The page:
Unlicensed scrapyards prosecuted

A scrapyard operator was fined £10,000 with £3,700 costs by Beverley magistrates on 18 February for continuing to run his business after his exemption from waste management licensing was withdrawn.

Mark Leathley, who traded as A1079 Salvage, admitted depositing and keeping waste at an unlicensed site, contrary to section 33(1) of the Environmental Protection Act 1990, between April 2002 and February 2003. He was fined £5,000 for each offence.

Mr Leathley ran his scrapyard from two business park units in Pocklington, Humberside, neither of which had a licence. An exemption had been obtained for one of the sites, but this was withdrawn in January 2002 after Environment Agency officers discovered that it was being run contrary to the terms of the exemption. There were too many vehicles on site, some stacked three or four high, on an area without an impermeable surface.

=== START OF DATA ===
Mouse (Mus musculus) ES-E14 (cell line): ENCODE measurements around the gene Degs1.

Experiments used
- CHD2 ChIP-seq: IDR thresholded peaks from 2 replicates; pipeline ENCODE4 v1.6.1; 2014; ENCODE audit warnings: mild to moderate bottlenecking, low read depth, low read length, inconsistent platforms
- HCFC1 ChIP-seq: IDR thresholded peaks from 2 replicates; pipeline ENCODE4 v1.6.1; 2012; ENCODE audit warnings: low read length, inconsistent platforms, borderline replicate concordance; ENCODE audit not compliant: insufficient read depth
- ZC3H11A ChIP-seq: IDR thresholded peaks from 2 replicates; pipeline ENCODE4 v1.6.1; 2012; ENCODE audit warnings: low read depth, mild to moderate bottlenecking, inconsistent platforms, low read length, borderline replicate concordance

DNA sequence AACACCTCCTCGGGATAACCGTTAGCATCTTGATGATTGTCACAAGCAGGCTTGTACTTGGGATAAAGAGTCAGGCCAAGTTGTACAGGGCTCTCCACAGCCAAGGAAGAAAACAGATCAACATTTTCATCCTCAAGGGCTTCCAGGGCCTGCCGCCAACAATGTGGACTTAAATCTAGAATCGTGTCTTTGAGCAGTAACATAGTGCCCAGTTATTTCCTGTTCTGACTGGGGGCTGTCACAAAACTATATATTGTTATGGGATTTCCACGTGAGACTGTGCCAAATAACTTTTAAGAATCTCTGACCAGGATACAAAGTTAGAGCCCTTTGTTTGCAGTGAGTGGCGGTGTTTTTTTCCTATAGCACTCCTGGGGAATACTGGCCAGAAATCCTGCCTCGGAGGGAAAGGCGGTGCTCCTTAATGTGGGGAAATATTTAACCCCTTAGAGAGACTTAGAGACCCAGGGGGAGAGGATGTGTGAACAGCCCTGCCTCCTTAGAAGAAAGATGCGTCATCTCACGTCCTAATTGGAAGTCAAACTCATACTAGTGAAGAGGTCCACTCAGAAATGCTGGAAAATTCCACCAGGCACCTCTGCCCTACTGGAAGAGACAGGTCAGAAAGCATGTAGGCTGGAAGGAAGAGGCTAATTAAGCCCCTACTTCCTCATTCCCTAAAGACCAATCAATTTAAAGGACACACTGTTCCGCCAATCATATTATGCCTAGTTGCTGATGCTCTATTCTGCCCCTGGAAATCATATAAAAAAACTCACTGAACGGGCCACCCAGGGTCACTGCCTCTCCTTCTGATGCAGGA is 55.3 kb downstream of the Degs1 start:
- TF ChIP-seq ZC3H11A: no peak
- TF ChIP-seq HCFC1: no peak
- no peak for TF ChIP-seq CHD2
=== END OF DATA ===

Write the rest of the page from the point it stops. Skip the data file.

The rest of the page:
Although Mr Leathley was warned that if he continued to operate both units in this way he would be committing an offence, he continued to bring scrap cars onto the site and dismantle them.

In a similar case, a Cambridge scrapyard operator was fined £3,000 with £1,000 costs by Cambridge magistrates on 25 February after admitting four offences under section 33(1)(b) of the Environmental Protection Act 1990. Stephen Taylor ran Griffin Breakers, a business that has now been dissolved, from an unlicensed site on an industrial estate in Chesterton, Cambridge.

Agency officers found a variety of waste posing fire and environmental hazards including a stack of 1,000 scrap tyres, gas cylinders, engines and a drum of waste engine oil. A pond on the site was contaminated.

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